TITle

So I’ve been thinking a lot about my image lately, the need to be, or at least appear professional. The idea of creating a brand, or maybe even being my own brand. Especially as I’m currently looking for placement, emailing a lot of companies my portfolio and CV, along with accompanying social medial accounts which needs to adhere to level of maturity. This unfortunately means censoring myself and some of my old and more controversial work, such as my Free The Nipple project.

I worked on this project during my final year of college and am very proud of the outcome, as well as the project itself. During this time I explored a lot of avenues within the idea of feminism. The project asked questions regarding the censorship of women and tentatively pushed the boundaries of what I discovered is ‘appropriate’. I took great pleasure in asking the sniggering kids in my school exactly why they found my braless breasts so funny, while pointing out I could see all of the boys nipples who were giggling at mine. I tried to challenge the stigma of misplaced embarrassment that surrounds harmlessly revealing the female form. Ultimately, despite mine and many other feminists best efforts, I still believe that women are unfairly sexualised in all forms; the media, social stereotypes, porn, adverts, music videos, sport.

While I resent the fact I cannot parade this project I also respect that it is sensitive and controversial. I am putting this project out there for whoever it may interest, because the idea of censoring it goes against the exact reason I made it. This project was made to challenge, to ask why we women must be so modest with our bodies.

Damn being a grown up…

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Below is the link to my Free The Nipple project, please be warned that there are many images of naked women and probably some misspelled words. Peruse at your leisure.

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The First of the Second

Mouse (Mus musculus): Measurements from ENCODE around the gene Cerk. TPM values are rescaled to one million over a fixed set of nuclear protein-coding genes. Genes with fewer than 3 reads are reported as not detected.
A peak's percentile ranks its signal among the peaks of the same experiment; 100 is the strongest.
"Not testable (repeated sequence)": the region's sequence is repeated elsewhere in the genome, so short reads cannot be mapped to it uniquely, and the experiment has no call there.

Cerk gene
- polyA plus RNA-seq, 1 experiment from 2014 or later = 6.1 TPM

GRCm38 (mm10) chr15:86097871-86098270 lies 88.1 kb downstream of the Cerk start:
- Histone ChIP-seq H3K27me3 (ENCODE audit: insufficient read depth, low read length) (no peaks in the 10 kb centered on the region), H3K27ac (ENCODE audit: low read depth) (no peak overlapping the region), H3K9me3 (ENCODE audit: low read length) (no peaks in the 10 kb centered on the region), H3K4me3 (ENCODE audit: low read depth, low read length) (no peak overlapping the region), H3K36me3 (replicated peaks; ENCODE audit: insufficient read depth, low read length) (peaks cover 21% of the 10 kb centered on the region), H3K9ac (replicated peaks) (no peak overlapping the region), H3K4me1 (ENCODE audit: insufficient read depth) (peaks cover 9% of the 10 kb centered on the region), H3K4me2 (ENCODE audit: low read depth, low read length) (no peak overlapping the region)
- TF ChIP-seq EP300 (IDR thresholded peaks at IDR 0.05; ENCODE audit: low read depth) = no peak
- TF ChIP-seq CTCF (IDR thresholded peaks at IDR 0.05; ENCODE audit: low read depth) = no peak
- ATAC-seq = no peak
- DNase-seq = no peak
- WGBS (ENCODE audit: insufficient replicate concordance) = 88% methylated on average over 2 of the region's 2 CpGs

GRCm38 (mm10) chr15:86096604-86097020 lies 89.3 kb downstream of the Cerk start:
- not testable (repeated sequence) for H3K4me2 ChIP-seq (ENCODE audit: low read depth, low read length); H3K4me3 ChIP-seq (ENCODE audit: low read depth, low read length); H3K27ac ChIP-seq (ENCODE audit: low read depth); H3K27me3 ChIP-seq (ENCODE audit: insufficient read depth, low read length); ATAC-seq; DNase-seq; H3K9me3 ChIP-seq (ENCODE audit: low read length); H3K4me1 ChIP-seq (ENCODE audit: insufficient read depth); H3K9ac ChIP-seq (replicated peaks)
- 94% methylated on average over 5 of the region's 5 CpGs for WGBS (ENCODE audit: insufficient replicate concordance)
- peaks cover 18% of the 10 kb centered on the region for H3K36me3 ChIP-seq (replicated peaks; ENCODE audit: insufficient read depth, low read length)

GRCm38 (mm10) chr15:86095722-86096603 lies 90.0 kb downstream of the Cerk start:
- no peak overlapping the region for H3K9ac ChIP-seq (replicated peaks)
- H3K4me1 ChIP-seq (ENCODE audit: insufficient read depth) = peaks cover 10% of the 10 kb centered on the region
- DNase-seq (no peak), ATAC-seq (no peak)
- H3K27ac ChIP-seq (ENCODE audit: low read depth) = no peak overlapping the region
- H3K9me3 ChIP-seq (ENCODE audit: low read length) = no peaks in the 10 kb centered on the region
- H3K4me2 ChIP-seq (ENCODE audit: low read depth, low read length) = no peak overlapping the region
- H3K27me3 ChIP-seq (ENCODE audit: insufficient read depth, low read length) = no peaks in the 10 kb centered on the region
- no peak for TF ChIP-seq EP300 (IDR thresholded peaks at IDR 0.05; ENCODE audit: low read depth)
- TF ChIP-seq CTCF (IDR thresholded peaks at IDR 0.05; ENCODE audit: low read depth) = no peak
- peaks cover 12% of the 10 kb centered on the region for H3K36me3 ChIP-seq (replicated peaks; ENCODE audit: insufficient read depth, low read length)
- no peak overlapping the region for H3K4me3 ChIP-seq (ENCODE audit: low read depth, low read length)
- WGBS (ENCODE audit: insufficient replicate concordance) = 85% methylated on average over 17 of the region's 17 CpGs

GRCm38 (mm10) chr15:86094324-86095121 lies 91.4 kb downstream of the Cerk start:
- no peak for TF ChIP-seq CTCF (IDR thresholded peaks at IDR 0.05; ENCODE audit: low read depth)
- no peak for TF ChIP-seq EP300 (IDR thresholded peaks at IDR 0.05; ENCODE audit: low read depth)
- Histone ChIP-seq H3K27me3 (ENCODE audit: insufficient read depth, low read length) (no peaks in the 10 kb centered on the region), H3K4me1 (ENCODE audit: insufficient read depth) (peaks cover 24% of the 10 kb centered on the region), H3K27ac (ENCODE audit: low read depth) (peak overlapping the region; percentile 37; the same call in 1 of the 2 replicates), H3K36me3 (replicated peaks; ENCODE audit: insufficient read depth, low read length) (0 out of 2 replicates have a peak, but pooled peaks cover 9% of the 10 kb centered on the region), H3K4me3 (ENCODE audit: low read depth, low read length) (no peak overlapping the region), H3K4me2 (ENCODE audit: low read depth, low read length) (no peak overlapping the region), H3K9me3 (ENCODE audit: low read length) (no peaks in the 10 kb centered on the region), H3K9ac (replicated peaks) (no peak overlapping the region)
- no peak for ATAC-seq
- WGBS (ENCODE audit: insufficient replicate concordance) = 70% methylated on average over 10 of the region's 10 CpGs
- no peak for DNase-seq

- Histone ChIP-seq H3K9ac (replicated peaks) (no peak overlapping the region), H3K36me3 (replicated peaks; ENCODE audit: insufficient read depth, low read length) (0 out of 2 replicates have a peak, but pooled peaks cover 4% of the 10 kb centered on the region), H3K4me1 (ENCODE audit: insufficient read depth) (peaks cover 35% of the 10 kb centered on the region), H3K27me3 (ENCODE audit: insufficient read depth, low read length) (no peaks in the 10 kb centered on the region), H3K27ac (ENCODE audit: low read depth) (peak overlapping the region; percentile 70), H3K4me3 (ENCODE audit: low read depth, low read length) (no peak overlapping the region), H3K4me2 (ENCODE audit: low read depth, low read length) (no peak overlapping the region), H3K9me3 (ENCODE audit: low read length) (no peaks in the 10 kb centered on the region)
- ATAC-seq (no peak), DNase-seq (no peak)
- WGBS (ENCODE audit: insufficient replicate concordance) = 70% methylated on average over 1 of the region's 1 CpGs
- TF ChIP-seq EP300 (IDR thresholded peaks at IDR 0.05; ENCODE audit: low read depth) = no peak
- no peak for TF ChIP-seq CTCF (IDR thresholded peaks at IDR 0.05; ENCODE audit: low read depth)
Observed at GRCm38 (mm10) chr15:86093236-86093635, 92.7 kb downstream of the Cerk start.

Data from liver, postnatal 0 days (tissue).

I have always loved to learn and theres no better feeling that gaining knowledge in a subject that truly interests you. So naturally, I was awake bright and breezy ready for my first lecture of second year. Bag packed the night before in excited trepidation. Now, we have all laughed at the new year 7’s with their man sized bags that are undoubtably bursting with useful as well as what they’ll soon realise is surplus school equipment. However, there comes a point where having a bag full of stationary is cool and you’re the class idiot for not having a pen. After all, failing to prepare is preparing to fail. With this in mind when I received an email from my lead tutor this year, Paul, with an attachment for us to read I printed it straight off and began to devour it.

Our first lecture back, like most peoples, was a formality spent covering module information. Taking a quick note of all the boring but necessary information like how many credits each module is worth, the final hand in date and the distribution of work between coursework and exams.

My next semester looks a little like this:

In Design Studio: Close Up – taught by Felipe Lanuza – we will be redesigning the foyer of the Gordon Craig Theatre in Stevenage, inspired by the innovative theory of Garden Cities.

Below are my notes from the first studio lecture. We looked at previous plans for Garden Cities, using the images as a stimulus to imagine the interior.

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Final sketchbook page

I was inspired by the green areas visible in the image, immediately envisaging a fresh modern square accommodation block surrounding a circular green space and fountain. Taking heed of the geometric shapes in the image, specifically the grid windows in the top left hand corner, I sketched a rough modular design. Also thinking along the lines of a minimal, yet interchangeable layout. A space you could make your own with customisable storage and kitchen units, for example,  which can be updated and moved around. The premise of being able to update the design was also at the forefront of my concept.

The modern world is constantly coming up with new gadgets and clever design ideas, a space that could be upgraded to accommodate these new innovations would in itself be somewhat innovative.